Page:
The government accuses Thaksin of spending nearly $1.5 million per day to finance the protests, and claims he helped the red shirts smuggle weapons and fighters from Cambodia.
Thaksin, who could face the death penalty if convicted of the charges, denied the charges in a series of messages posted on his Twitter page.
"As a prime minister who won two landslide election victories, I was ousted in a coup," he said.
"As I was fighting peacefully for justice for the return of my robbed assets, I was slapped with terrorism charges."
Many of the red-shirt protesters support the Puea Thai party, which is allied with Thaksin, and want early elections. They say the current government is illegitimate.
"They are saying to us, this is not the end for the former prime minister," Al Jazeera's Wayne Hay, reporting from Bangkok, said.
"This wrangling between the former prime minister and his supporters here, and the current regime, continues."
Noppadon Pattama, Thaksin's legal adviser, said he is seeking to have the warrant revoked because Thaksin's attorney was not able to present evidence in his client's defence.
In another development, opposition politicians have begun moves to impeach the Thai prime minister over his handling of the protests.
The measure, backed by 159 opposition members of parliament, not only targets Abhisit Vejjajiva, but also calls for the censure of three ministers in his cabinet: the deputy prime minister, the transport minister, and the interior minister.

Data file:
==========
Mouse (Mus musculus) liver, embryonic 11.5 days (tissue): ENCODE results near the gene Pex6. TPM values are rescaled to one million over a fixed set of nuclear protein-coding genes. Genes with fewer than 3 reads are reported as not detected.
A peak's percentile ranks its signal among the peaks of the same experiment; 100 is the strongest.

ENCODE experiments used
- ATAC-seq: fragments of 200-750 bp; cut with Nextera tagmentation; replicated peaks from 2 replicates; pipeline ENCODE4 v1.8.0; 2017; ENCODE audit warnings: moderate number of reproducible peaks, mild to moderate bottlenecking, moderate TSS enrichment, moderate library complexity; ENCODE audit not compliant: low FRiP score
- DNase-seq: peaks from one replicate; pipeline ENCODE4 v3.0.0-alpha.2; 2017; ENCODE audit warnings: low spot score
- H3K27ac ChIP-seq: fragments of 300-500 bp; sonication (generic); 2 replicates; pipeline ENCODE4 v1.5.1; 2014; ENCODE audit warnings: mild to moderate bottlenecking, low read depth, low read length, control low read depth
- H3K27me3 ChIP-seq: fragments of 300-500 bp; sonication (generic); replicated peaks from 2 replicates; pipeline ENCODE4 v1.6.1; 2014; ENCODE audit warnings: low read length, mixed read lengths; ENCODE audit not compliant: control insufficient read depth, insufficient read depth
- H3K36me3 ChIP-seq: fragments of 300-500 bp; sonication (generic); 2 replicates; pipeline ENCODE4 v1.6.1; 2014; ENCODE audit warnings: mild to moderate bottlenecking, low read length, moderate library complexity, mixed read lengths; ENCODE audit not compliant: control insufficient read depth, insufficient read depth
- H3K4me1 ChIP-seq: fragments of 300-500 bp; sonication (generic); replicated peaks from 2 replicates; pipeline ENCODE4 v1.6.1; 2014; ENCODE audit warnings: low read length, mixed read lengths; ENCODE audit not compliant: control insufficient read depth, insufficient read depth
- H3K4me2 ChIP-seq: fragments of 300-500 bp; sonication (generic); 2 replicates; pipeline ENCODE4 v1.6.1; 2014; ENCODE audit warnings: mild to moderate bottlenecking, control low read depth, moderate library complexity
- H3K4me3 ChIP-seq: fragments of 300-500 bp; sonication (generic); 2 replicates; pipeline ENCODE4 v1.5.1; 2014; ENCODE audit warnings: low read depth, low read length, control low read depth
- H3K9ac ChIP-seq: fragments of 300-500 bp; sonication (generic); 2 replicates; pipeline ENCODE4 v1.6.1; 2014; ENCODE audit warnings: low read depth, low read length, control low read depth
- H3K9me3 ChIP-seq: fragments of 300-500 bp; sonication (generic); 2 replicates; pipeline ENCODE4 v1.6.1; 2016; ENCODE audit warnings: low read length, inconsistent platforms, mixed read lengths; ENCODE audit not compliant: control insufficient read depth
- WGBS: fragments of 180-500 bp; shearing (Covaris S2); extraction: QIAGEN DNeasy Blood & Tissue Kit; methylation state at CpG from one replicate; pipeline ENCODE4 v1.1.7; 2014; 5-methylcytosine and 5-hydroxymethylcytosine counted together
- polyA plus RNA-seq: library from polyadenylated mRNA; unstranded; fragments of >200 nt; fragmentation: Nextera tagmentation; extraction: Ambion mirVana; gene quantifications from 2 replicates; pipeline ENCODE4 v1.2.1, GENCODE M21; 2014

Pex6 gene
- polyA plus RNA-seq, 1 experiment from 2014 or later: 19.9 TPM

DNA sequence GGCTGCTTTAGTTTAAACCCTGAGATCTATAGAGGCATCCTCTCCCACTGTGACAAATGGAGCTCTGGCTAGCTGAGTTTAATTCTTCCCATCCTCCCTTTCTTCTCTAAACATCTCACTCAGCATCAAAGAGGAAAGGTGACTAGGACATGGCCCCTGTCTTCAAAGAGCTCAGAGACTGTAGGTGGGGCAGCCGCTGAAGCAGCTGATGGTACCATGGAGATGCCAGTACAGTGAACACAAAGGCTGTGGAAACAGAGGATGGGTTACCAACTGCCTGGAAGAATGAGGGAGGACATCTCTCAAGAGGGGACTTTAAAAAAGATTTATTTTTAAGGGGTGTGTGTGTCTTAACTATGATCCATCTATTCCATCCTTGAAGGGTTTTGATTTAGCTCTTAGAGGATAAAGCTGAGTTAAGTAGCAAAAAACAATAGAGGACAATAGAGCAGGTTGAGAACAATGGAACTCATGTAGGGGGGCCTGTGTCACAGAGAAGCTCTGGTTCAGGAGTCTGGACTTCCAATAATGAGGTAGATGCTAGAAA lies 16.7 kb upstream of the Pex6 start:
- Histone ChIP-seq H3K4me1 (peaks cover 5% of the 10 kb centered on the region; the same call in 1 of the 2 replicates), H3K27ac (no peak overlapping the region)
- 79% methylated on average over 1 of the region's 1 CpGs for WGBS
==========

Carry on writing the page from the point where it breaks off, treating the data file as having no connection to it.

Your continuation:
The parliamentarians also tabled a no-confidence motion in Abhisit.
Neither measure is expected to pass. But the fact that they were introduced at all reflects deep rifts in Thailand's political landscape following the protests.
Wittaya Buranasiri, the opposition whip, said the impeachment motion was introduced by the Puea Thai party, whose members accuse Abhisit and his deputy of abusing their power by ordering the crackdown on the red shirts.
The red shirts have called for Abhisit to resign and allow early elections.
They accuse his government of taking power illegitimately, with the help of backroom deals and military pressure.
The anti-government movement came to a head when red-shirt protesters moved into Bangkok's central business district, building bamboo-and-tyre barricades and manning checkpoints that crippled one of the city's most important shopping and tourism areas.
Shops and businesses have begun to reopen since the crackdown, but authorities have extended a late-night curfew until next Saturday.
Abhisit's cabinet approved the extension on Tuesday.